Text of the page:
Theology of Enough

We have confused, as a society, wants and needs, and a lot of people have raised up their wants way above their needs and way above their abilities to support all those wants”  Millard Fuller       

The title of my post is an ode to a chapter in one of his books.  Fuller refered to it as the Theology of Enough. Its the  idea that there is a point where consumers possess everything they need  and buying more makes their lives worse rather than better. Like simple living,“enough-ism” emphasizes less spending and more restraint in the buying behaviour. Enoughism is an antonym to consumerism      

 What do you really need in your home or in your life? Its really a question that I want you all to answer.  What do you really NEED?I have been ruminating on this for the past few weeks, and because I have been struggling to answer this question for myself, I have not been able to actually write this blog post.  For the past two weeks I have been reading and meditating on the “Theology of Enough”.  We humans (especially those of of us from more developed countries have a hard time differentiating a need from a want.  We believe the commercials, the ads, the hype and honestly the bullshit.      

We consume  and consume and consume more stuff everyday. I want to say that the real issue is not consumption itself but its patterns and effects. Yet, I think that would be a lie. The real issue is consumption and what does it take for us as humans to feel full…satiated…satisfied….whole.    

   

That’s why I think of this post as the Theology of Enough..its about  filling up something deep within ourselves..some place in our soul that we think one more flat screen TV or 1,000 additional square feet will help fill.      

Who exactly ARE the Joneses and why have we decided to let them be the stick by which we measure ourselves.  Why are we letting them define us and mold us into bigger, better consumers  rather than  more compassionate, loving  people?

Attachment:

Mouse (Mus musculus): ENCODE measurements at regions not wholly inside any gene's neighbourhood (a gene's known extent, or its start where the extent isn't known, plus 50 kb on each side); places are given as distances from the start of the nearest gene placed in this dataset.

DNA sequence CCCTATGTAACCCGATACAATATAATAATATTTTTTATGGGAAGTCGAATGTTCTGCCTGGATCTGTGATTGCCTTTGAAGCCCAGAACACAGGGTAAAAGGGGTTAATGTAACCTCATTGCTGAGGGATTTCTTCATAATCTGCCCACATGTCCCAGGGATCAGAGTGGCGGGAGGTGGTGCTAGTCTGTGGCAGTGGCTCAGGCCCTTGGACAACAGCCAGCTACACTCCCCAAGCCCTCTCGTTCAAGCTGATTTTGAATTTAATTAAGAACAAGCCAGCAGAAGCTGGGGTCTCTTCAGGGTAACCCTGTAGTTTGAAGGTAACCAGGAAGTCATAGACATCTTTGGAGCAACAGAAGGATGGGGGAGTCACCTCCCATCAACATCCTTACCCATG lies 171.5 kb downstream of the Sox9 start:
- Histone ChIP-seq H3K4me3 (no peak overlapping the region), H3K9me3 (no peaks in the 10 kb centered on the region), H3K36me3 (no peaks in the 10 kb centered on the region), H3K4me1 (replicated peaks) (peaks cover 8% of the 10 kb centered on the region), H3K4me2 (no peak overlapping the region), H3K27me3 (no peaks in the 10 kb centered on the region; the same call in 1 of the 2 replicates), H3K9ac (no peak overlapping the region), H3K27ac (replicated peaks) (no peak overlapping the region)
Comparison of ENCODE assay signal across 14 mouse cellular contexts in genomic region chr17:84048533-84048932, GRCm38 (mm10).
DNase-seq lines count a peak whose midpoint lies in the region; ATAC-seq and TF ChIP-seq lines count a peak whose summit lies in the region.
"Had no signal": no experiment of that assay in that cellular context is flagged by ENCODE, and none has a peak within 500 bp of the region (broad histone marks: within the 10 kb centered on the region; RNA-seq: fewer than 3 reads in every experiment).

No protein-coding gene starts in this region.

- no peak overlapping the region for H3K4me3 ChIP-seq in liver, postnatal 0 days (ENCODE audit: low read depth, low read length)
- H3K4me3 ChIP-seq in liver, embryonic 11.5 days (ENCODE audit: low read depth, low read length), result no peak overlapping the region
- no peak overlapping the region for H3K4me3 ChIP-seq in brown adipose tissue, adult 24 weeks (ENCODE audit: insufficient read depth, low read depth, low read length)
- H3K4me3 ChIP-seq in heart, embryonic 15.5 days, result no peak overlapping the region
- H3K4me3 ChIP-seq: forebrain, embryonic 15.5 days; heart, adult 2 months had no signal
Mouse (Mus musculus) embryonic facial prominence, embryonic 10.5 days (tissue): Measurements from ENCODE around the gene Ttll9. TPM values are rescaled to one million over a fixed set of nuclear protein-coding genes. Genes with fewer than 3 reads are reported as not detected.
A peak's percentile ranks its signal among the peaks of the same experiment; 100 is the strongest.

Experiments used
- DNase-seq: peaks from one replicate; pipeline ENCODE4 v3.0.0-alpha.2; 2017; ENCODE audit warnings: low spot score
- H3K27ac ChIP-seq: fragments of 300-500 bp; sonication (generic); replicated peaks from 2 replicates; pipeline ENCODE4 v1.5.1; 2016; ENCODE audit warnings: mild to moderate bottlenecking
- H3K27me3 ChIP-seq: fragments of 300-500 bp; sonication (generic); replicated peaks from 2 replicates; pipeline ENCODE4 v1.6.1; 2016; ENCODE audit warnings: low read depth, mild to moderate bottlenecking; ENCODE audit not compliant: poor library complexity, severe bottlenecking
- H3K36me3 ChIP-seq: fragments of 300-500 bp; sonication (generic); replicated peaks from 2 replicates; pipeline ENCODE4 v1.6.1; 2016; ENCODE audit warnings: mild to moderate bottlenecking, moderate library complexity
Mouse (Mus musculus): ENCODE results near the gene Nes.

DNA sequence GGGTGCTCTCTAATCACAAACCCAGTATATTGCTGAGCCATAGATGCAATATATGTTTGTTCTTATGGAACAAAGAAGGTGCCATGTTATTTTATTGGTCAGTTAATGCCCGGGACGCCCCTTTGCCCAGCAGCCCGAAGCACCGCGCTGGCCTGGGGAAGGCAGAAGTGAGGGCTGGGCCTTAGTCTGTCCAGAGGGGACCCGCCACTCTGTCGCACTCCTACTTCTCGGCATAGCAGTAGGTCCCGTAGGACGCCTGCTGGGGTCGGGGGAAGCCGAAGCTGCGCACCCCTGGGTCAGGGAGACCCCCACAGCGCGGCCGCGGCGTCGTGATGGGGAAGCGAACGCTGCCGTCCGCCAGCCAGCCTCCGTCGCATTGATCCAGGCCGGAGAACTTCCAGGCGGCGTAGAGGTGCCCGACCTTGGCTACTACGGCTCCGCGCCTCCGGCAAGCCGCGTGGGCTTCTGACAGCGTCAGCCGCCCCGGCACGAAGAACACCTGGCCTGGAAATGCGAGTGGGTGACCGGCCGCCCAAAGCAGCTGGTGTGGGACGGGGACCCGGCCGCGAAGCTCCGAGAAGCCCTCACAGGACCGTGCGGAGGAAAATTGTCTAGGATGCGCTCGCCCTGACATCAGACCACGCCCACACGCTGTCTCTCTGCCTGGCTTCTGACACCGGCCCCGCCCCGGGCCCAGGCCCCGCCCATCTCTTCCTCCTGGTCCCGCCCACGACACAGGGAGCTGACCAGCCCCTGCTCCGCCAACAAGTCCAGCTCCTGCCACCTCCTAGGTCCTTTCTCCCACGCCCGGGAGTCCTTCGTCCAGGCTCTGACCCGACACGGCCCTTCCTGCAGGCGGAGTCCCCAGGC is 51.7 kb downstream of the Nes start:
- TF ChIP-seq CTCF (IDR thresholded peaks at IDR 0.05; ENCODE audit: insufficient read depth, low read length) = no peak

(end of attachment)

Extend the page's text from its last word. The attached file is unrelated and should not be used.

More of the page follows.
Today’s consumption is undermining the environment. You all are smart folks, you know this.  That oil spill in the Gulf is happening because we as as society continue to want to  feel satiated by STUFF, PHOO-PHA  and THINGS.  It is exacerbating inequalities. And the dynamics of the consumption-poverty-inequality-environment nexus are out of control. Runaway growth in consumption is killing the earth, and killing us….Spiritually, physically and emotionally.      

Inequalities in consumption are stark. Globally, the 20% of the world’s people in the highest-income countries account for 86% of total private consumption expenditures — the poorest 20% a minuscule 1.3%. More specifically, the richest fifth:       

  • Consume 45% of all meat and fish, the poorest fifth 5%
  • Consume 58% of total energy, the poorest fifth less than 4%
  • Have 74% of all telephone lines, the poorest fifth 1.5%
  • Consume 84% of all paper, the poorest fifth 1.1%
  • Own 87% of the world’s vehicle fleet, the poorest fifth less than 1%

These numbers go beyond meeting basic needs.  They actually make me nauseous. The facts I just quoted come from an old UNDP report…so if anyone can point me to more  recent figures please do.     

If the trends continue without change — not redistributing from high-income to low-income consumers, not shifting from polluting to cleaner goods and production technologies, not promoting goods that empower poor producers, not shifting priority from consumption for conspicuous display to meeting basic needs — today’s problems of consumption and human development will worsen.     

We can tell our values by looking at our checkbook stubs. ~Gloria Steinem  Oh man do I dig Gloria. Seriously. Consider the following which shows  the world priorities ( i.e. OUR priorities):     

  • We spend $8 Billion a year in the US on cosmetics.
  • We spend $12 Billion a year in the US and Europe on perfume.
  • We spend $50 Billion a year in the US and Europe on cigarettes

And compare that to what was estimated as additional costs to achieve universal access to basic social services in all developing countries:     

  • Basic Education for all $6 Billion
  • Water and Sanitation for all  $9 Billion
  • Reproductive health  for all women  $12 Billion

(Source: The state of human development, United Nations Human Development Report 1998, Chapter 1, p.37)       

The Theology of Enough is about being filled up from the inside out. Its being satisfied with the  old television because you know its enough. It does its job  without problem or worry. It meets my needs.  Its Enough.    

 Others may expect that some one of your status, education level, or  income should own a new car, a large house  and  flat screen televisions. Its about understanding that the somewhere across the water a 15 year old girl has worked as a virtual slave in a blue jean factory in China  making less than 2$ a day so that I can buy ANOTHER pair of 10$ jeans from a big box store to fill my already overflowing closet .  Will I be judged by friends, family, colleagues and neighbors  for choosing to own  only one  pair of jeans or live in a smaller house or not have all of the  stuff that a person my age is supposed to have ? Probably, but I am OK with that because in my mind enough really is enough.  

 

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